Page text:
Erectile dysfunction and premature ejaculation
Both erectile dysfunction and premature ejaculation (PE) are totally normal when they happen occasionally. Sometimes your body just isn’t at its best, or there’s a lot on your mind. When they happen repeatedly, though, it can be frustrating and talking to a doctor is a good first step in getting treatment.
So what’s the difference between erectile dysfunction and premature ejaculation? ED is defined as the inability to get or maintain an erection that’s hard enough for sex. PE, on the other hand, means your penis is erect but ejaculation happens much faster than you want. There’s no rule for how long a man should last before ejaculation but if you’re feeling unsatisfied, it’s time to find a solution.
While these two conditions might sound like opposites, they can indeed go together. We’ll discuss some physical and psychological causes of both conditions as well as how they can be treated, individually and together.
Can ED cause premature ejaculation?
Yes, erectile dysfunction can cause premature ejaculation. This generally happens because of a “use it while you’ve got it” mentality — if you know you have difficulty sustaining an erection, and you manage to get one, it’s understandable that you’d want to ejaculate before you lose it. Sussing out whether you also have ED can help a doctor determine what kind of treatment you need for premature ejaculation.
How about premature ejaculations causing ED?
It’s more likely that something is going on that’s causing both ED and PE. For example, stress or anxiety over your relationship or sex life can make it difficult to get an erection and, once you do get one, can lead to premature or even delayed ejaculation. Or, on the physical side, prostate problems can cause both erectile dysfunction and premature ejaculation.
The stress of one sexual problem can lead to dysfunction in other areas of sex as well. Psychologically, it’s possible that someone who has premature ejaculation may become nervous about pleasing their partner and can develop psychological erectile dysfunction as a result.
Are there treatments that address both problems?
There are a few premature ejaculation products that could also help with erectile dysfunction, but whether they’ll work for you can depend on why you have either condition. The ED medication sildenafil (Viagra) has been trialed for PE to promising results. It’s not licensed solely for this use but could help you avoid premature ejaculation if you experience both conditions.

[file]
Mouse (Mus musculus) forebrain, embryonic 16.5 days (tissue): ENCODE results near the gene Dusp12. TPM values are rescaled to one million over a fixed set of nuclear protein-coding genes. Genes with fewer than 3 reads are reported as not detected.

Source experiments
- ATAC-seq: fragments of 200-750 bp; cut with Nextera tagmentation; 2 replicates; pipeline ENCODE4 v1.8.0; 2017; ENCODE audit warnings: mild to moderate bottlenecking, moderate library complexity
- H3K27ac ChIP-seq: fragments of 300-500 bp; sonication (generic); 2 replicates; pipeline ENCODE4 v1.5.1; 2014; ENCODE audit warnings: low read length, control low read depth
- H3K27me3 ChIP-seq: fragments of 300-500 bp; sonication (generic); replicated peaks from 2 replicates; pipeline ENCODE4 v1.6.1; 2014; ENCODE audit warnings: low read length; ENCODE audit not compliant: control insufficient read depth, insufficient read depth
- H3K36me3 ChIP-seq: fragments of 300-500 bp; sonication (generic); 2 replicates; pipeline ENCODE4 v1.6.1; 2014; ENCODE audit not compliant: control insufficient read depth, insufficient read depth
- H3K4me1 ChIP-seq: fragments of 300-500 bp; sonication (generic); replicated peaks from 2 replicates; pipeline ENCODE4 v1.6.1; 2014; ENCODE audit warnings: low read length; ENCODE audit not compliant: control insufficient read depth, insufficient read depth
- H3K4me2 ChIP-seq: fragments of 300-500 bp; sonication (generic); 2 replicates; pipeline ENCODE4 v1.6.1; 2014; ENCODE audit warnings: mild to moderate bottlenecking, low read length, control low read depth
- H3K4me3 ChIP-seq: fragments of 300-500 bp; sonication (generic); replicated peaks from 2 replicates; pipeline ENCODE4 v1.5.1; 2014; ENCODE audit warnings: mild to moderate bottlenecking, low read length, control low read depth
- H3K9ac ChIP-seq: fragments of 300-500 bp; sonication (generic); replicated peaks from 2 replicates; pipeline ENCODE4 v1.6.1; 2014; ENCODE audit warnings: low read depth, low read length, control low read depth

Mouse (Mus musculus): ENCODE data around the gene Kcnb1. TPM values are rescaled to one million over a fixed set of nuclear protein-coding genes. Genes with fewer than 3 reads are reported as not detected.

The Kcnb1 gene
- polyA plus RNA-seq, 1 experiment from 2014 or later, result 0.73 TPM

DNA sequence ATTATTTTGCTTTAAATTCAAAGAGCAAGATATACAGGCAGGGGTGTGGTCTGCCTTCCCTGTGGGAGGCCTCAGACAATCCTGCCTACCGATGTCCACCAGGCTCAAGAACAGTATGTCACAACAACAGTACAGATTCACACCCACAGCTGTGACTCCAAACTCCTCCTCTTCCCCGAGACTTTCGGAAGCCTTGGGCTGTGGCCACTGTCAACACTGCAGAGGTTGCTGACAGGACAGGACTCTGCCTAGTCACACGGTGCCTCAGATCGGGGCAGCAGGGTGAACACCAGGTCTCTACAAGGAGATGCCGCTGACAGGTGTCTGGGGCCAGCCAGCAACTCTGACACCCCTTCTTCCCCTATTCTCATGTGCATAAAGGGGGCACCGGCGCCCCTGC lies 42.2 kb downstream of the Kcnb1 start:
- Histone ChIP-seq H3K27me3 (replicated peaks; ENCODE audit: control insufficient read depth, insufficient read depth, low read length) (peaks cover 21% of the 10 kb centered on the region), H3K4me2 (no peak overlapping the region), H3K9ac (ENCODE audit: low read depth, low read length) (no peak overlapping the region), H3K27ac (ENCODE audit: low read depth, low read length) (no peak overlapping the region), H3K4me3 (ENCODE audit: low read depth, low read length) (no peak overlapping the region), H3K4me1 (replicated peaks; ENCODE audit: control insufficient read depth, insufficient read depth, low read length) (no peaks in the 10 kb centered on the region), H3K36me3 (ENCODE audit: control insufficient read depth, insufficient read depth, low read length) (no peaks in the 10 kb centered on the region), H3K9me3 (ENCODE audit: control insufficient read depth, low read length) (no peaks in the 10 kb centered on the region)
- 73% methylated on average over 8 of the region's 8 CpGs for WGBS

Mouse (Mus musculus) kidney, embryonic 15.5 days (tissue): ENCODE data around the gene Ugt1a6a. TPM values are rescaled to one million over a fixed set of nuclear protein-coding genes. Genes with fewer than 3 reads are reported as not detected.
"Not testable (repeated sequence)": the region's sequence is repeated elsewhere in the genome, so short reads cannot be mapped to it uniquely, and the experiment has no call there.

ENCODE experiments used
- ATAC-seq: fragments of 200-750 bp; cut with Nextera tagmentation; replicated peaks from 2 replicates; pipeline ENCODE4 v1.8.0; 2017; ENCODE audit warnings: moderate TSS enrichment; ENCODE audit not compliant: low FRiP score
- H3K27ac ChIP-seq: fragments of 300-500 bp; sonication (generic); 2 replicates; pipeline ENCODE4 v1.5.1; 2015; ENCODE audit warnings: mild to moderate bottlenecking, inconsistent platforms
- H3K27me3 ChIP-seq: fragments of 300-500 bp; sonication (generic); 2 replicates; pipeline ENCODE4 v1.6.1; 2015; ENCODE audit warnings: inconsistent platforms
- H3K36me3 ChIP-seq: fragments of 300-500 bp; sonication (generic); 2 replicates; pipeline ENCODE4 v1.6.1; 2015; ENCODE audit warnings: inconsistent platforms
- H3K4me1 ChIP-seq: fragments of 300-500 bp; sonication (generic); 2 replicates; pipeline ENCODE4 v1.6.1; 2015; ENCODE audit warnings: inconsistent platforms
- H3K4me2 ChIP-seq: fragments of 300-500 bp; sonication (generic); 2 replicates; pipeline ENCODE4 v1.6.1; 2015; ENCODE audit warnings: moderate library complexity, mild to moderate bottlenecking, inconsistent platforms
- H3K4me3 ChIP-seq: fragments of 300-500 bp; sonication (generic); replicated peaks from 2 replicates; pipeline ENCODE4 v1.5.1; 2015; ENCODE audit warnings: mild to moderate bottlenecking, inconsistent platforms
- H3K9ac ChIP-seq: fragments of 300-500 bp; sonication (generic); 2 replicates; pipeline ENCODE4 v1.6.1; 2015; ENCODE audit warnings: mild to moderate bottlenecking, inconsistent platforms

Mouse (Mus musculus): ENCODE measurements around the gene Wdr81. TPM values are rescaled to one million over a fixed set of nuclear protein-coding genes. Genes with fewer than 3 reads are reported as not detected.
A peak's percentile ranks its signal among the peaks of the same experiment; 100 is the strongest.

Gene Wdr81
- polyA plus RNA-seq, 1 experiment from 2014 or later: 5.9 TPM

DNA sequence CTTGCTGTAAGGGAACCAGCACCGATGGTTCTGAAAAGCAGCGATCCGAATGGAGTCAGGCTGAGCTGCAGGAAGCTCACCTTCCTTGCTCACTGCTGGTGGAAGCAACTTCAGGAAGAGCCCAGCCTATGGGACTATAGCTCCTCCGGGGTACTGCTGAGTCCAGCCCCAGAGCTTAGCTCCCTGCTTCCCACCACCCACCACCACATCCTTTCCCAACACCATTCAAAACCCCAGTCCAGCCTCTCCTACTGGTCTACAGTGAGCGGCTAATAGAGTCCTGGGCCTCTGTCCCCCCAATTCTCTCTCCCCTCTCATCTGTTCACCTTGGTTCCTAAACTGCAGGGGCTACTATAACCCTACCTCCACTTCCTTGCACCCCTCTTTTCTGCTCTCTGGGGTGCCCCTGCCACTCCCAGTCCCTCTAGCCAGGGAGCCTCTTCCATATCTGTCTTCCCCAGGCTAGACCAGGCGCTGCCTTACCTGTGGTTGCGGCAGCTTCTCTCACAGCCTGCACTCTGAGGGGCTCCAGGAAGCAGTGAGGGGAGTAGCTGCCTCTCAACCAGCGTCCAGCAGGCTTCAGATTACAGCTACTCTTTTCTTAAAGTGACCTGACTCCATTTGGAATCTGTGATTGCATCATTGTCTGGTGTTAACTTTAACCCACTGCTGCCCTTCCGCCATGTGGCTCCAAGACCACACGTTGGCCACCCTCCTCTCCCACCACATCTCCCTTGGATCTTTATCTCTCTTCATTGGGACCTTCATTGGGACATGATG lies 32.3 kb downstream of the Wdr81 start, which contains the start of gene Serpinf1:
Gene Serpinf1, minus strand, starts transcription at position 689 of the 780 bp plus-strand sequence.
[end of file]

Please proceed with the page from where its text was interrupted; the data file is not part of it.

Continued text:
Antidepressants are another option. Studies show that paroxetine (Aropax) is the most-effective SSRI for controlling premature ejaculation, and could also help erectile dysfunction with a psychological cause like depression or anxiety. Dapoxetine (Priligy) is a type of medication that’s traditionally used in depression, but is licensed for premature ejaculation, and available from a doctor on prescription.
Speaking to a doctor can help you determine the cause of your erectile dysfunction and premature ejaculation, which will go far towards getting you the treatment you need. It’s possible you’ll only need to take one pill to last longer in bed.
Is there a link between ED and delayed ejaculation?
Delayed ejaculation covers two things: taking a long time to ejaculate and not being able to ejaculate at all. So how long does it take to ejaculate? Generally speaking, if you can’t ejaculate about 50% of the time you have sex, or it takes you 30-60 minutes to ejaculate, you’re experiencing delayed ejaculation.
Slow ejaculation can be caused by a number of things, some of which can also be causes of erectile dysfunction — diabetes, for example. There are also medications which can make it difficult to get an erection and hard to ejaculate, like SSRI antidepressants. Psychological links exist, too. If you’re experiencing delayed ejaculation, you might lose your erection if you get distracted or too tired.
So while neither condition means you’re bound to experience the other, links do exist. Talking to a doctor and figuring out what’s causing your issues can help narrow down what treatment you need.
Erectile dysfunction and loss of libido
Erectile dysfunction occurs when you’re not able to get and keep an erection that’s hard enough for sex. ED can be caused by something physical (like diabetes) or something mental (like stress). In either case, though, you’re aroused and interested in sex.
Libido is your interest in sex, so it’s almost the opposite problem. The equipment is working, but you don’t want to use it. Because humans are incredibly complex, though, it’s possible to have low libido and yet want to want to have sex.